A Teacher’s Legacy for Children in the Classroom and Beyond

Florence sitting on a red couch with a dog
Flo Grossenbacher, a retired teacher, sits with her dog Gracie Rose, in front of a painting created by her fourth-grade class. Her philanthropy started as a teacher, raising funds in the classroom and inspiring her students. “Coming together to help one another is a way to build community,” shares Grossenbacher.
Florence Grossenbacher Makes Planned Gift to UC Davis for Mental Health Research

Retired teacher Florence Grossenbacher understands what it’s like for a young person facing mental health challenges, and she intends to help them by leaving a portion of her estate to the Behavior Health Center of Excellence at UC Davis.

“I always had to find a way to excel academically, despite severe moods and ups and downs that weren’t being acknowledged or understood,” Grossenbacher recalled.

Despite such obstacles, Grossenbacher found a way to do well in school, develop close friendships, work a job and save up enough to buy a convertible at the age of 16. The car was her freedom from home and expectations. She finally had a way to explore new experiences, including getting into college at the University of California, Berkeley.

“I always thought I was going to flunk my classes,” she explained. “I never thought that I was capable enough. My self-esteem never seemed to catch up with what I was really doing. I never could realize that I was a capable learner, even when the grades came in the mail and I continued to get all A’s.”

After graduating, Grossenbacher held a series of jobs, but it wasn’t until she became a teacher, where she used art in her own curriculum and often worked with students individually, that she found her passion. For more than 40 years, she brought the outside world into the classroom and the classroom into the outside world. But it wasn’t always easy.

Grossenbacher did not always have times of even-mindedness. There were periods of mania. She worked three jobs, often long into the night. She enrolled in classes and became engrossed in new ideas and skills that she would later teach to others. Her work – though important – was all consuming, to the exclusion of her friendships and her marriages.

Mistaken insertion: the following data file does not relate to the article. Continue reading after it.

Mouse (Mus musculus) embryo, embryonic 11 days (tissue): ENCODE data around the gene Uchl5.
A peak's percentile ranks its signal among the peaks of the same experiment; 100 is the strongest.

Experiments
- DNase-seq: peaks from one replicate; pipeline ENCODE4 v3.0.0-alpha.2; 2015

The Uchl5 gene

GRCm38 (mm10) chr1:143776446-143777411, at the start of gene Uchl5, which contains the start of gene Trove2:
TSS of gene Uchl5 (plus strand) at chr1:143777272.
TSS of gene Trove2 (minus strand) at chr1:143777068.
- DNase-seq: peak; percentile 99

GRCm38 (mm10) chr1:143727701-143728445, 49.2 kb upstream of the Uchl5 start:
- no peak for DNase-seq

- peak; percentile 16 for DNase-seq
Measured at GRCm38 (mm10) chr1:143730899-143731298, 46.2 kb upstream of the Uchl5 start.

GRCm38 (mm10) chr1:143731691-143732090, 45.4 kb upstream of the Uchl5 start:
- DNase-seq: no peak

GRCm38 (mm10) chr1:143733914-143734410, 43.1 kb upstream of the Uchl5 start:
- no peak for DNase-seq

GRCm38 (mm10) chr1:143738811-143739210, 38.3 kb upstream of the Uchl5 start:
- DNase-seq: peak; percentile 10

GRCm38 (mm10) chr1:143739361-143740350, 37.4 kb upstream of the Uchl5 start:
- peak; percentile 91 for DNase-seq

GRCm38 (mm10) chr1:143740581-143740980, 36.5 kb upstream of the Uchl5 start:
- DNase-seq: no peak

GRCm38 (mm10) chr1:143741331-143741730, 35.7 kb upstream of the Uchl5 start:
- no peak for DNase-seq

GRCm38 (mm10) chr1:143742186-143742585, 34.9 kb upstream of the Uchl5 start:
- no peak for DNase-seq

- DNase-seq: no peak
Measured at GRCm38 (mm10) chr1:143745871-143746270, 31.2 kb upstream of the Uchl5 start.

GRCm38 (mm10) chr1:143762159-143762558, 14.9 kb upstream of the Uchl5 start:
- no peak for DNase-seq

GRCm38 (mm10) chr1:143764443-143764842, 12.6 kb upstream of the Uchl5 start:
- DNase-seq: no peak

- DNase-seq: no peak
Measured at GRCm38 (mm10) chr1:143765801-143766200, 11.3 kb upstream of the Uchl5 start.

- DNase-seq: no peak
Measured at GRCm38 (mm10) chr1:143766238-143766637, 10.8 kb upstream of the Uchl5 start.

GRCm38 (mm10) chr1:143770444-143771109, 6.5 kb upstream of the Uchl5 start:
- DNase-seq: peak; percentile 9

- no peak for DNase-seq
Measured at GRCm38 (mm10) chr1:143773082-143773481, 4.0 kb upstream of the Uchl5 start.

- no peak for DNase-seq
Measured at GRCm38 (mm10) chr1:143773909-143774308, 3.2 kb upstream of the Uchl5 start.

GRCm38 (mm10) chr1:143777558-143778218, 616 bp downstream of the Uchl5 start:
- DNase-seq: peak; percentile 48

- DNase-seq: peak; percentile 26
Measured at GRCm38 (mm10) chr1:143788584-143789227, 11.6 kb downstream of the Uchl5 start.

The concern of friends led her to seek psychiatric help and ultimately to her first diagnosis of bipolar disorder and an initial course of treatment with lithium.

Years later, during a time of immobilizing depression, a close friend made a call to help Grossenbacher. She was immediately set up with an appointment to see UC Davis Health psychiatrist and professor Don Hilty.

“Hilty was compassionate and professional, assuring me that he would be able to help at a time when I thought nothing would make a difference. From there, we started on the path of identifying the right medications to stabilize me. That was not an easy process, but at some point, we succeeded,” she said. “I sit here today knowing treatment is possible. It’s been years now that I’ve been stable, and I owe that to the love and support of friends and the team of individuals at UC Davis.”

A Legacy for Future Generations

Grossenbacher’s trust in the expertise and resources of UC Davis sparked her recent bequest to the Behavioral Health Center of Excellence for bipolar disorders research. The center aims to bridge neuroscience research, mental health care, public policy and implementation to improve the lives of those touched by mental illness.

Throughout her years as a teacher, Grossenbacher saw many children in need of early diagnosis and treatment. When students came to her for support, Grossenbacher was able to form a deep connection with them by first sharing about her own experience. After hearing her story and how she overcame her struggles, students felt they “didn’t have to hide who they were anymore.”

Grossenbacher hopes her legacy will continue to support the health of the next generation. She said, “These youth are our future. This gift is a way of taking care of one another by helping those in need.”